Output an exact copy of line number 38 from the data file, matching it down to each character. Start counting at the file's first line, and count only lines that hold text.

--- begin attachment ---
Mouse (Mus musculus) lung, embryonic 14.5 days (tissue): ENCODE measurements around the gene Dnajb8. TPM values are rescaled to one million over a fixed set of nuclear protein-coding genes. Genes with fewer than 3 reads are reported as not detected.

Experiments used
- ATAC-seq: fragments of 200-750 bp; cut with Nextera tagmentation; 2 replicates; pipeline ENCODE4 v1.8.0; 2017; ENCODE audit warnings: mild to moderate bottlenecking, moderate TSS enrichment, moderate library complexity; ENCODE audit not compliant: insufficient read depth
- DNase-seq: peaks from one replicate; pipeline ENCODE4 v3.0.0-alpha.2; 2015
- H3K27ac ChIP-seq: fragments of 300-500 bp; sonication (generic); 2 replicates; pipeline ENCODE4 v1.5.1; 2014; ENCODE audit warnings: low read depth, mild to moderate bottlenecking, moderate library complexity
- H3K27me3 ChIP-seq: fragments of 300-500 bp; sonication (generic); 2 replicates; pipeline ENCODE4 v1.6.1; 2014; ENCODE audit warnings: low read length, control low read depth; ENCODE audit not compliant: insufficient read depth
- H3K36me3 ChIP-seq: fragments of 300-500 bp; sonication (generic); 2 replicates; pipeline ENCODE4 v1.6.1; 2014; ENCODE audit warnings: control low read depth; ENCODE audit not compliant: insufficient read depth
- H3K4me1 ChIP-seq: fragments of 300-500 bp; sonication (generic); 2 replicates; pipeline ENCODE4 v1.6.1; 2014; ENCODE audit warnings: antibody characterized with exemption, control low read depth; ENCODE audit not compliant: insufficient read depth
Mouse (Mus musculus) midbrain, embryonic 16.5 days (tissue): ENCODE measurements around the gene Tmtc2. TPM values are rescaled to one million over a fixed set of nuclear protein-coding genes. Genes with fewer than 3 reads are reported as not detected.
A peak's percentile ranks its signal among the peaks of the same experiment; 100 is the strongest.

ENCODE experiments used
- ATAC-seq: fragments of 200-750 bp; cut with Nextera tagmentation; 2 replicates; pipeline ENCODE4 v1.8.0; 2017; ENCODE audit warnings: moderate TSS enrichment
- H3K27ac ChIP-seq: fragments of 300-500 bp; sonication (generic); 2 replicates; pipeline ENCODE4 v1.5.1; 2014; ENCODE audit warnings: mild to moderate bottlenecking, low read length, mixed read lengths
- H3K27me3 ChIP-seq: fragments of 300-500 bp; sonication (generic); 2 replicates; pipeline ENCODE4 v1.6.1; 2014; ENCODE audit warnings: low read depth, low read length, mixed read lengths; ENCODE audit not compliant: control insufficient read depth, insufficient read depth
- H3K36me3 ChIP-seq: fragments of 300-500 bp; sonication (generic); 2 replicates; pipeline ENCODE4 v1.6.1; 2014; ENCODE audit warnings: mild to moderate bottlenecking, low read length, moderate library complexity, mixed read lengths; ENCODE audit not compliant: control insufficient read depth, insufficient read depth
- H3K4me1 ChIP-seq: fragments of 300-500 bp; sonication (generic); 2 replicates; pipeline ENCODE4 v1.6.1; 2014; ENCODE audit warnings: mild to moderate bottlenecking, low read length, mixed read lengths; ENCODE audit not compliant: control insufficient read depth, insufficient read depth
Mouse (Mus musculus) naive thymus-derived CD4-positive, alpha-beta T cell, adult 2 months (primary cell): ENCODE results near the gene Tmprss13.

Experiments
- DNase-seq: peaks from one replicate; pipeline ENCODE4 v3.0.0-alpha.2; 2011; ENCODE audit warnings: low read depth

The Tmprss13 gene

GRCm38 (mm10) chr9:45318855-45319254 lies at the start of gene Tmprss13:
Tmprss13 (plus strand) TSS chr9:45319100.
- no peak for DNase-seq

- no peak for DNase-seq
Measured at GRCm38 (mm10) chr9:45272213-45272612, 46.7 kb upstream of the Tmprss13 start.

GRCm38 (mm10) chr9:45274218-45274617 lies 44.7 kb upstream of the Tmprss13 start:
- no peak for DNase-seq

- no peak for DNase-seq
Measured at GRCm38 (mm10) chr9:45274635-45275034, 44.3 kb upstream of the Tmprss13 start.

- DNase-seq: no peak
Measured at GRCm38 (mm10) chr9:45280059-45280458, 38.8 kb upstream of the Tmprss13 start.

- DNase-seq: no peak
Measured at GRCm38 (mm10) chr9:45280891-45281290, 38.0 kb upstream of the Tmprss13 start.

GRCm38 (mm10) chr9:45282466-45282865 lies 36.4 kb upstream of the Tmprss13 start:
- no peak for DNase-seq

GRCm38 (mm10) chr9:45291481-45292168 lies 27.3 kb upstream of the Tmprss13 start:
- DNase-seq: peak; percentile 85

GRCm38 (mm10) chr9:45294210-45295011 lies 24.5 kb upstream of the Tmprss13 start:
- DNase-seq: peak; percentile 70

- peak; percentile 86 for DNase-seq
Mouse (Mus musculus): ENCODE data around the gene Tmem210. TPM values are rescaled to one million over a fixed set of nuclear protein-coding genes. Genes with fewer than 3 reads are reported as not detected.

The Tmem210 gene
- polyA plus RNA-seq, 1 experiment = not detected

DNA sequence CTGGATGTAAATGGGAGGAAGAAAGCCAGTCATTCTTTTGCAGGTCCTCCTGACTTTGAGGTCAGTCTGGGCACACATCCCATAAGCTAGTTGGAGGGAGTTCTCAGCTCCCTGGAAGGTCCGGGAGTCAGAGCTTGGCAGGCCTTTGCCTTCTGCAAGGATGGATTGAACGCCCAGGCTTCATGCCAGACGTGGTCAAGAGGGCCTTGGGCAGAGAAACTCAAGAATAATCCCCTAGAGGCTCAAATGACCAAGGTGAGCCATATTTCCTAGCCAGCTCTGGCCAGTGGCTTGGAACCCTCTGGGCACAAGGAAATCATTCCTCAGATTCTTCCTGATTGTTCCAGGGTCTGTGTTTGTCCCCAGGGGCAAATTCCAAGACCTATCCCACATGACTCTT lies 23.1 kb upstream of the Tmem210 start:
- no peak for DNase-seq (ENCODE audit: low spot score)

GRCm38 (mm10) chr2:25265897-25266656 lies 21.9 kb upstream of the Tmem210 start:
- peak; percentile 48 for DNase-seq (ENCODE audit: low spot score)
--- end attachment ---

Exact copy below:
GRCm38 (mm10) chr9:45294210-45295011 lies 24.5 kb upstream of the Tmprss13 start: